Karla Linn Merrifield



The copper widow

offers a penny a thought

to fill her basket

with derivative fortune

cookie drivel of evil




The two-bit widow

dispenses small-time wisdom;

small-minded yokels

in small towns throughout the land

think me soothsayer gypsy




The très chic widow’s

custom-fitted tuxedo,

a George Sand number,

parfait with kitten-heel pumps,

and couture pop-art bow tie.




The watchful widow

on stake-out beyond the wake

of amplified loss

catches the constellation

Orion hunting me down




Zodiac Ripple


I was born on a full moon

a bad-ass moon

in Aries’s house

my sun sign in tight-ass Virgo’s

has a big bulgy ball of loosy-goosies

to contend with

some rules


some rules don’t (as here)

fickle the application thereof

I know the rules

know which is which

a poker face doesn’t stand

a chance

you can’t

fake me out

the aggrieved


prim-grim librarian

is off-duty tonight

my ram rises


for George Wolff


by Karla Linn Merrifield

Karla Linn Merrifield, a nine-time Pushcart-Prize nominee and National Park Artist-in-Residence, has had 600+ poems appear in dozens of journals and anthologies. She has 12 books to her credit, the newest of which is Bunchberries, More Poems of Canada, a sequel to Godwit: Poems of Canada (FootHills), which received the Eiseman Award for Poetry. Forthcoming this fall is Psyche’s Scroll, a full-length poem, to be published by The Poetry Box Selects in June. She is assistant editor and poetry book reviewer for The Centrifugal Eye. Visit her blog, Vagabond Poet Redux, at http://karlalinn.blogspot.com. Google her name to learn more; Tweet @LinnMerrifiel; https://www.facebook.com/karlalinn.merrifield.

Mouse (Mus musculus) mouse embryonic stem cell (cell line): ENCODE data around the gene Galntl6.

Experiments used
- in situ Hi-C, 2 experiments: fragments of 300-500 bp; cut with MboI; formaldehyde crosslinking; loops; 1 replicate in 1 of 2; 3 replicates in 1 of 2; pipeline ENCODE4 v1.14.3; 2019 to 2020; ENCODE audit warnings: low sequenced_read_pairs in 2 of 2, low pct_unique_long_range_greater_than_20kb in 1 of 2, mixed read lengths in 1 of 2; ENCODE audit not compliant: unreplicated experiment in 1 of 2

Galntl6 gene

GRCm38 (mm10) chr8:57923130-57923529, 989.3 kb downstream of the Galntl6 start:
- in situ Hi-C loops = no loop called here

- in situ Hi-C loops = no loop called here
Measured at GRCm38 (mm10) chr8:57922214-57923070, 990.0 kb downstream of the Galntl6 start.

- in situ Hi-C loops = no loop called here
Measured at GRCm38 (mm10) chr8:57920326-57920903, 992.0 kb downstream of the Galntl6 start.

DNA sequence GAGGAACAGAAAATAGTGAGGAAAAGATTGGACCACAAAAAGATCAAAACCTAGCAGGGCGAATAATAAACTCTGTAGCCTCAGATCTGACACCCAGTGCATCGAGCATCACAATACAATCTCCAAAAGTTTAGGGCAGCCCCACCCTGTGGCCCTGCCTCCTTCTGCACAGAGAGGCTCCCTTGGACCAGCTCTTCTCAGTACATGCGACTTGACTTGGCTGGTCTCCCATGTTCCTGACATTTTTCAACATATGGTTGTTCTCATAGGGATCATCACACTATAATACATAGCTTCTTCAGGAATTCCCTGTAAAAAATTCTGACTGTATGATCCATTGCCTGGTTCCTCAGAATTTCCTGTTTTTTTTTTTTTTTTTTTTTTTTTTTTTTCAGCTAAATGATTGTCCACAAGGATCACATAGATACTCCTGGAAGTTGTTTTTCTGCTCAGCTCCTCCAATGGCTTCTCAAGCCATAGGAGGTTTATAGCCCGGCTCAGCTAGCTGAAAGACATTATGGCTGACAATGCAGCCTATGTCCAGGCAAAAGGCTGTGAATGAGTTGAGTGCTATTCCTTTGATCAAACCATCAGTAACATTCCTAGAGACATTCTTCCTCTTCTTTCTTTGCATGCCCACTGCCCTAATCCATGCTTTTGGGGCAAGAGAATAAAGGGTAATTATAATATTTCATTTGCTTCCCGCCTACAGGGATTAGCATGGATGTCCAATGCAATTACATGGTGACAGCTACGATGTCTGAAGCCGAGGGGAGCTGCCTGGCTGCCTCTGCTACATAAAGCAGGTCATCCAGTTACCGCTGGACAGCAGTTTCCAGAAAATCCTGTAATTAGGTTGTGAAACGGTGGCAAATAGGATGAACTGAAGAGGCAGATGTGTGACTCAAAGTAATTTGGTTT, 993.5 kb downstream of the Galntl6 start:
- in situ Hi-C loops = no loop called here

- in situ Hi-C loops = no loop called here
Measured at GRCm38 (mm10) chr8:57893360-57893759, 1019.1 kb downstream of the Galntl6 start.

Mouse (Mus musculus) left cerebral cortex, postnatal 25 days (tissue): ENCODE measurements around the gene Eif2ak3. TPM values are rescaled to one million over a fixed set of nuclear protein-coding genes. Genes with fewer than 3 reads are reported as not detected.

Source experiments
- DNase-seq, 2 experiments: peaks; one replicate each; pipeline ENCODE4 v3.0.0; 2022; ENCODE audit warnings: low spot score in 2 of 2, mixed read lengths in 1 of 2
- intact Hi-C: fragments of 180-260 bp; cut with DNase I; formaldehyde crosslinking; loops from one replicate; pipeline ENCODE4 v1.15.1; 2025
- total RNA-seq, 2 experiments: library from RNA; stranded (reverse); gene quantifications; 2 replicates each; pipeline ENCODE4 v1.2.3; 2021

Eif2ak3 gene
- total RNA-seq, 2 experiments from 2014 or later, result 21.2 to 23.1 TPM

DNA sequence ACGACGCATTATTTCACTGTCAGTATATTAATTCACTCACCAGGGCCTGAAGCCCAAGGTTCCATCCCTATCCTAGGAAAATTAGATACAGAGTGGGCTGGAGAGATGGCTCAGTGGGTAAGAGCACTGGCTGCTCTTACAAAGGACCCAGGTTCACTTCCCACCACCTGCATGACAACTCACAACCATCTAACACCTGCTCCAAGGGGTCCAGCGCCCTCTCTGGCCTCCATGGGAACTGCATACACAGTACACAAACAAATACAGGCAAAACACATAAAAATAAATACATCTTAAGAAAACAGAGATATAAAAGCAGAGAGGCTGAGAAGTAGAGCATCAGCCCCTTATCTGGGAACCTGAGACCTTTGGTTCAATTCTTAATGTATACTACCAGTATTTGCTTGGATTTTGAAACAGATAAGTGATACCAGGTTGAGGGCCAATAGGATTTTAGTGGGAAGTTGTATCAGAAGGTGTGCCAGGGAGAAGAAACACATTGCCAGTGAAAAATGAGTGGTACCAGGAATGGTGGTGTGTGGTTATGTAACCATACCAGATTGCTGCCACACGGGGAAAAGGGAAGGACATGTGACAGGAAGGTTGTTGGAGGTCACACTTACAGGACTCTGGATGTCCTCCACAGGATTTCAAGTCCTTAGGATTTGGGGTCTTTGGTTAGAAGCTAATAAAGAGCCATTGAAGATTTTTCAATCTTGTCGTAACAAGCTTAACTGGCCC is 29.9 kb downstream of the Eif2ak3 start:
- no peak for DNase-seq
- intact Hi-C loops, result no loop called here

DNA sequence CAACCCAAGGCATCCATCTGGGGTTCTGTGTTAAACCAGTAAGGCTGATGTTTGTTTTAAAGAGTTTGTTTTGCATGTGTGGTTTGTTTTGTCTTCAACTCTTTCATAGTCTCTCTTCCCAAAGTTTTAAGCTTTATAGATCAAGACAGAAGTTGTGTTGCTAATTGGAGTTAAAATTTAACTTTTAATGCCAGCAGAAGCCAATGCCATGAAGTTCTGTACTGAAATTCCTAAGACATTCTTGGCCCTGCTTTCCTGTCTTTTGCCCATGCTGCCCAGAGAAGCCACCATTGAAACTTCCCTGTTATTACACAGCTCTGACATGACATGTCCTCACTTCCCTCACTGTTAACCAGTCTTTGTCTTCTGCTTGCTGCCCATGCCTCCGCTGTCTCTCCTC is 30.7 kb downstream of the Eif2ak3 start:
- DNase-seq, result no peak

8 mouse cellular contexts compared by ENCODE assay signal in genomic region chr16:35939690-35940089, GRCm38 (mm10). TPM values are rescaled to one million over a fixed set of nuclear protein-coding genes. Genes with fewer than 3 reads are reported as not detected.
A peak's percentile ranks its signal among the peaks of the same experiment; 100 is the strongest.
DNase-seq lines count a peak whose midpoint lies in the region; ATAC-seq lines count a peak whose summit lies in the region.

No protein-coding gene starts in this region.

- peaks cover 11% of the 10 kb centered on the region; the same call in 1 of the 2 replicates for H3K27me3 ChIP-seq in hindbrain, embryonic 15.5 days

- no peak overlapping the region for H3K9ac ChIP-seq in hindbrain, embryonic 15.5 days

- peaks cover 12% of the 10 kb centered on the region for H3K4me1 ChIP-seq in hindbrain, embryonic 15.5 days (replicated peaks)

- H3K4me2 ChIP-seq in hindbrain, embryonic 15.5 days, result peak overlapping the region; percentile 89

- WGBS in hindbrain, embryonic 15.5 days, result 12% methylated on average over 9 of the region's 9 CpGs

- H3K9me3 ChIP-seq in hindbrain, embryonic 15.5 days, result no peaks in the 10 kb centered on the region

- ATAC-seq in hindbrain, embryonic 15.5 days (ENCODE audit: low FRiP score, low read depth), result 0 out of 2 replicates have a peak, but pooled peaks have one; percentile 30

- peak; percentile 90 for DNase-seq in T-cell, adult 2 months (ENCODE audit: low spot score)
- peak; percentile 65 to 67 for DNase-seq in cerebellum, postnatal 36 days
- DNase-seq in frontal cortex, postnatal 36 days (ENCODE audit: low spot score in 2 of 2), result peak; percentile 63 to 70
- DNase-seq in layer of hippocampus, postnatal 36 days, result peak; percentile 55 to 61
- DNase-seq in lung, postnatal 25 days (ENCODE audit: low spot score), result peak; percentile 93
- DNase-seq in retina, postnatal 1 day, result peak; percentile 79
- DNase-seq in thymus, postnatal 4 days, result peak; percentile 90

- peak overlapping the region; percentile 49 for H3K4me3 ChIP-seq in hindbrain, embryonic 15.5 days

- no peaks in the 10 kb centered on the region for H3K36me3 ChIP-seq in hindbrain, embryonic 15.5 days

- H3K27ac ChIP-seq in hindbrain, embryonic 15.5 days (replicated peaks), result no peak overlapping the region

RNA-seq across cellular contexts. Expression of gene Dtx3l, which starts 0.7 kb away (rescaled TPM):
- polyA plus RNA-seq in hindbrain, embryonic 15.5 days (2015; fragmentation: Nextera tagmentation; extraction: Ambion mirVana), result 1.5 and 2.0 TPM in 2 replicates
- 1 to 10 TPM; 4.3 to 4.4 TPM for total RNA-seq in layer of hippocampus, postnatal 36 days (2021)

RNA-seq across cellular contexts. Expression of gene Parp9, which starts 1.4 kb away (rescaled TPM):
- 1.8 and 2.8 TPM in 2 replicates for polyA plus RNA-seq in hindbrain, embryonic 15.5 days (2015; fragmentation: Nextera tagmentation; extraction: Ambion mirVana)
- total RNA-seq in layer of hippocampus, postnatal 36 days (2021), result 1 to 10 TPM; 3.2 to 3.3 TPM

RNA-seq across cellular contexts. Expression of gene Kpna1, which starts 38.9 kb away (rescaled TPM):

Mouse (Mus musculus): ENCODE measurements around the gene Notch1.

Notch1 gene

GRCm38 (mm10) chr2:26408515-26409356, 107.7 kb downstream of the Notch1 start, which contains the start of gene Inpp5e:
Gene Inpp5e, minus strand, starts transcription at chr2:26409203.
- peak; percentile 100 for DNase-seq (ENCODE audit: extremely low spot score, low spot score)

Feeding the Pup in the Early Morning

I love our pup, she whose DNA chooses to chew

the coffee table’s legs, any book, shoe or the pair

of reading glasses I left where anyone my age


would set them in case of fire, storm, the need

to finally pay a bill, much less an inappropriate

drop-in by someone you would never add to


your daughter’s wedding invitation list. However

it’s 7am and I must feed her. There’s a schedule,

a set of behaviors prescribed in validated tomes


by those who decided never to major in philosophy,

dance history, or literature. They opened their minds

to trial and error, determining a schedule is for sure


the only way to raise a confident and willing companion

who will at some unfathomable day give up dragging

anything dangling—bed spread, sweater, scarf, shower curtain—


who will come when called, sit, lie down, heel, fetch, love

me even when there is no treat. But it’s 7am and I

staggered to bed after meeting a deadline at 3am.


The schedule proclaims “Feed the pup at the same time

every day.” If she sleeps just a measly hour longer, do I

risk her turning into the neighborhood’s teeth baring


dingo who digs up Mrs. Phelps’s petunias, snarls

at the priest on his daily walk, steals the dump truck

from the sandbox down the street, snaps at the kid


selling magazines for a trip to Haiti? Will I be

the one whose best friend must be muzzled for

sleeping into just one more hour of just another day?


Do I take a rabid risk? Oh hell, God bless the kibble.


by Jack Ridl

Jack Ridl’s collection Broken Symmetry was named the year’s best collection by The Society of Midland Authors. His Practicing to Walk Like a Heron received the Gold Medal for Poetry from ForeWord Review/ALA, and his Against Elegies was chosen by Billy Collins for The Center for Book Arts Chapbook Prize. He was named Michigan’s Professor of the Year by the Case/Carnegie Foundation. More than 90 of his students are now publishing their work, several of whom have won first book awards.

Grethel Ramos



I’m leaving you tonight,

but before I leave I’m taking your chess,

your ping-pong, your Poems of Others,